Warmer weather means busier roads, but it's not only other cars and trucks that New York drivers have to watch out for.

Roughly 15,000 pedestrians are injured in New York state each year, and pedestrian traffic accidents are consistently one of the most likely causes of injury or death for any New York resident of nearly every age group. Knowing when pedestrians have the right of way (and when they don't) can help keep everyone safer.

Crosswalks, traffic lights, and pedestrian trraffic signals all play a role in right-of-way rules (Google)
Crosswalks, traffic lights, and pedestrian trraffic signals all play a role in right-of-way rules (Google)
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Pedestrian Right of Way in New York State

Who has the right-of-way (and when) all depends on where you live. I remember visiting relatives in New Jersey as a child and hearing stories about how cars had to slam on their brakes and let a pedestrian cross the street wherever they were, even if it wasn't in a crosswalk or an intersection. But what about New York?

Robi_J via Canva
Robi_J via Canva
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When Do Pedestrians Have the Right of Way in New York?

When there's a "pedestrian traffic signal", i.e. the box with the red hand and white walk symbol, pedestrians always have the right-of-way when the signal shows "walk". If there's a crosswalk but no pedestrian traffic signal, pedestrians are required to follow the traffic lights of vehicles traveling in the same direction, meaning that pedestrians may not cross in a crosswalk if crossing vehicles have a green light (below).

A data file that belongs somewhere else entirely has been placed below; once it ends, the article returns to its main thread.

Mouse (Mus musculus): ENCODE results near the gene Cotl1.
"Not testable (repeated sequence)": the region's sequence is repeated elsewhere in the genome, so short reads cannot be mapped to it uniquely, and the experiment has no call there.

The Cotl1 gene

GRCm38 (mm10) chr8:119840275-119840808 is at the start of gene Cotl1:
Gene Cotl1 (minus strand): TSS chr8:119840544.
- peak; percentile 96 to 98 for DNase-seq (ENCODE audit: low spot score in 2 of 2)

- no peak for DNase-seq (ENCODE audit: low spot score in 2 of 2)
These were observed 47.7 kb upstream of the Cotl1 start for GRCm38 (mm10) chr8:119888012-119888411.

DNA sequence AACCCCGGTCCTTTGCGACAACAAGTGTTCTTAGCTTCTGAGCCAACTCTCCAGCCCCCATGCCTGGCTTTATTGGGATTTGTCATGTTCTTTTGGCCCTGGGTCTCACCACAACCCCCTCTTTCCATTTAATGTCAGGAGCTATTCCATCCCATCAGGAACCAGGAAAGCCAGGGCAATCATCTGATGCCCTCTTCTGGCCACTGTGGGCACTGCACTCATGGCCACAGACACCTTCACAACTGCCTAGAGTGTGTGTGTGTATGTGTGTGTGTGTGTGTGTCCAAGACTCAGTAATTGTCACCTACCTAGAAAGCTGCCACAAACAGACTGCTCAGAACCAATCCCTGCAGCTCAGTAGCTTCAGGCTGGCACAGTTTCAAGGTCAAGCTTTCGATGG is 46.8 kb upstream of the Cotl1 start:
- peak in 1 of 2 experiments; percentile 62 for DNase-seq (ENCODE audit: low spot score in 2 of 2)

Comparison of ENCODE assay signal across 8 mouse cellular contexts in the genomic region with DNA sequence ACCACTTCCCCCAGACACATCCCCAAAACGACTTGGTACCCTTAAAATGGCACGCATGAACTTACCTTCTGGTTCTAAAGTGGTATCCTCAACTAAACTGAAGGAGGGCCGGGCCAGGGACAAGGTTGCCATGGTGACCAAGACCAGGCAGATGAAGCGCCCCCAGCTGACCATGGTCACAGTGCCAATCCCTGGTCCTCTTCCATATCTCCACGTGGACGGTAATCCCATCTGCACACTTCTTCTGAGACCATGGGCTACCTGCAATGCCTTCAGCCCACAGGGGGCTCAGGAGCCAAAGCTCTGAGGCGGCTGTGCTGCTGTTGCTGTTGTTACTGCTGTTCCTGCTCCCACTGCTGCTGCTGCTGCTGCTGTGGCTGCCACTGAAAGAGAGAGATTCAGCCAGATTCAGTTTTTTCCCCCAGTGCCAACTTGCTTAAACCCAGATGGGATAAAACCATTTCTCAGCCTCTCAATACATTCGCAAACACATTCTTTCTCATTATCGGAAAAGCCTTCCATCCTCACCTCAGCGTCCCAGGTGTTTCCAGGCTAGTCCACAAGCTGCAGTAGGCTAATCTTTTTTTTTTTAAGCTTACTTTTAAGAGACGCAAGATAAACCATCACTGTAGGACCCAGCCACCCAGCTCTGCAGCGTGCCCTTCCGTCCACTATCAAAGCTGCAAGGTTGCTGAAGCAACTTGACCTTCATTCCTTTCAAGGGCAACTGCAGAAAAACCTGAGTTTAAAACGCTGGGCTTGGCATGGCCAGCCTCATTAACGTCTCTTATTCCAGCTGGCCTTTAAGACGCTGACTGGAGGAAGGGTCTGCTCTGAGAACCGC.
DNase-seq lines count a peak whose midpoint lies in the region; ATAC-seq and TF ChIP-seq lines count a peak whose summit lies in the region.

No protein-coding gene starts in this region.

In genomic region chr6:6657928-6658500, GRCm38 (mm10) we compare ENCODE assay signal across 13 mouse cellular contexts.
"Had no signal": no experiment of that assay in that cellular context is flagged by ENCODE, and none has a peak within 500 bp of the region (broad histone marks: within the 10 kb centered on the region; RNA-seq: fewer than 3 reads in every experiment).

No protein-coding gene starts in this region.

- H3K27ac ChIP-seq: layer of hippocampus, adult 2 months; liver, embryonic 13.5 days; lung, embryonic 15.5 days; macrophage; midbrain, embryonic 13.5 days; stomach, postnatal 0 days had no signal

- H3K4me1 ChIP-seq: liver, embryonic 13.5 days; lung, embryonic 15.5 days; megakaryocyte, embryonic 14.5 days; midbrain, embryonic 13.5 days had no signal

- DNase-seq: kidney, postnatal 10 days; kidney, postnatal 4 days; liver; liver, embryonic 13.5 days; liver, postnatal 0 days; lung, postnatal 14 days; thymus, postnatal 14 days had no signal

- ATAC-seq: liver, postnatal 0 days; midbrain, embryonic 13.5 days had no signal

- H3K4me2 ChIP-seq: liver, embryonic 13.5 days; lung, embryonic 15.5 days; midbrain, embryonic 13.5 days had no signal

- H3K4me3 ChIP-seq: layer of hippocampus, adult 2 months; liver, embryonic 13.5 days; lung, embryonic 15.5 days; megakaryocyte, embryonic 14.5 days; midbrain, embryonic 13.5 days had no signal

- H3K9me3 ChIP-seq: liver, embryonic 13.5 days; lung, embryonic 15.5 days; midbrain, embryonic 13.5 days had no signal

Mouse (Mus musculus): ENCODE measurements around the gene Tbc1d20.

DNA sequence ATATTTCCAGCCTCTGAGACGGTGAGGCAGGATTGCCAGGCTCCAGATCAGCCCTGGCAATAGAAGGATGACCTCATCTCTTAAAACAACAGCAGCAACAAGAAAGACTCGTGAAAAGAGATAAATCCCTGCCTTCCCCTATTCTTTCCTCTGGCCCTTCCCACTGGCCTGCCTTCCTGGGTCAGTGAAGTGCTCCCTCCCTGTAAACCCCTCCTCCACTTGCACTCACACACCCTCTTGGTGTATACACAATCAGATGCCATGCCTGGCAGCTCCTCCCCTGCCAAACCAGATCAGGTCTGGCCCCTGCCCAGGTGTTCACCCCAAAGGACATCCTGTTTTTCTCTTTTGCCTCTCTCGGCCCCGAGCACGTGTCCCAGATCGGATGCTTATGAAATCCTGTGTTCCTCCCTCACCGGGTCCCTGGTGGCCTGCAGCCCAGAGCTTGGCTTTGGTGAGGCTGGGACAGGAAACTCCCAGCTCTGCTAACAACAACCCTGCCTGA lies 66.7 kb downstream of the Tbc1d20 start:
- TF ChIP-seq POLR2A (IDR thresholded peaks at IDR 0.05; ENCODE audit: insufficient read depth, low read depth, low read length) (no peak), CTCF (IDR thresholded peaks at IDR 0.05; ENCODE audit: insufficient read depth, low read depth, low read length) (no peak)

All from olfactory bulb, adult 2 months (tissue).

In this instance, the pedestrian must wait to cross, as crossing traffic has a green light (Google)
In this instance, the pedestrian must wait to cross, as crossing traffic has a green light (Google)
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What if There's No Crosswalk?

If there's no pedestrian signal or traffic light, vehicles must always yield to pedestrians at crosswalks. This includes an absence of stop signs as well. But when is a crosswalk considered a crosswalk? It's a little complicated.

Even though it's not painted on the road, this intersection is considered to have a crosswalk since it's an intersection of roads (Google)
Even though it's not painted on the road, this intersection is considered to have a crosswalk since it's an intersection of roads (Google)
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What is Considered a Crosswalk in New York?

According to New York traffic laws, crosswalks exist even if it isn't painted on the pavement (above). State legislation describes a crosswalk as "any part of the road at an intersection between the curbs on opposite sides of the roadway or, if there are no curbs, between the edges of the road." But what about pedestrians crossing in the middle of a road instead of an intersection?

Since there is no painted crosswalk or an intersection, vehicles have the right of way instead of pedestrians (Google)
Since there is no painted crosswalk or an intersection, vehicles have the right of way instead of pedestrians (Google)
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Who Has the Right of Way When There's No Crosswalk

Unlike the rumors I heard about New Jersey as a child, it's motorists, not pedestrians, who have the right of way in New York when pedestrians attempt to cross a street outside of a crosswalk. To put it plainly, "motorists have the right of way at all locations other than marked and unmarked crosswalks".

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Some other rules to keep in mind include a pedestrian's right-of-way when vehicles need to cross a sidewalk or use a driveway when pulling in or out of traffic, the prohibition of pedestrians from interstates or highway exits, and the reminder that pedestrians should always walk in the direction of oncoming traffic when sidewalks aren't present.

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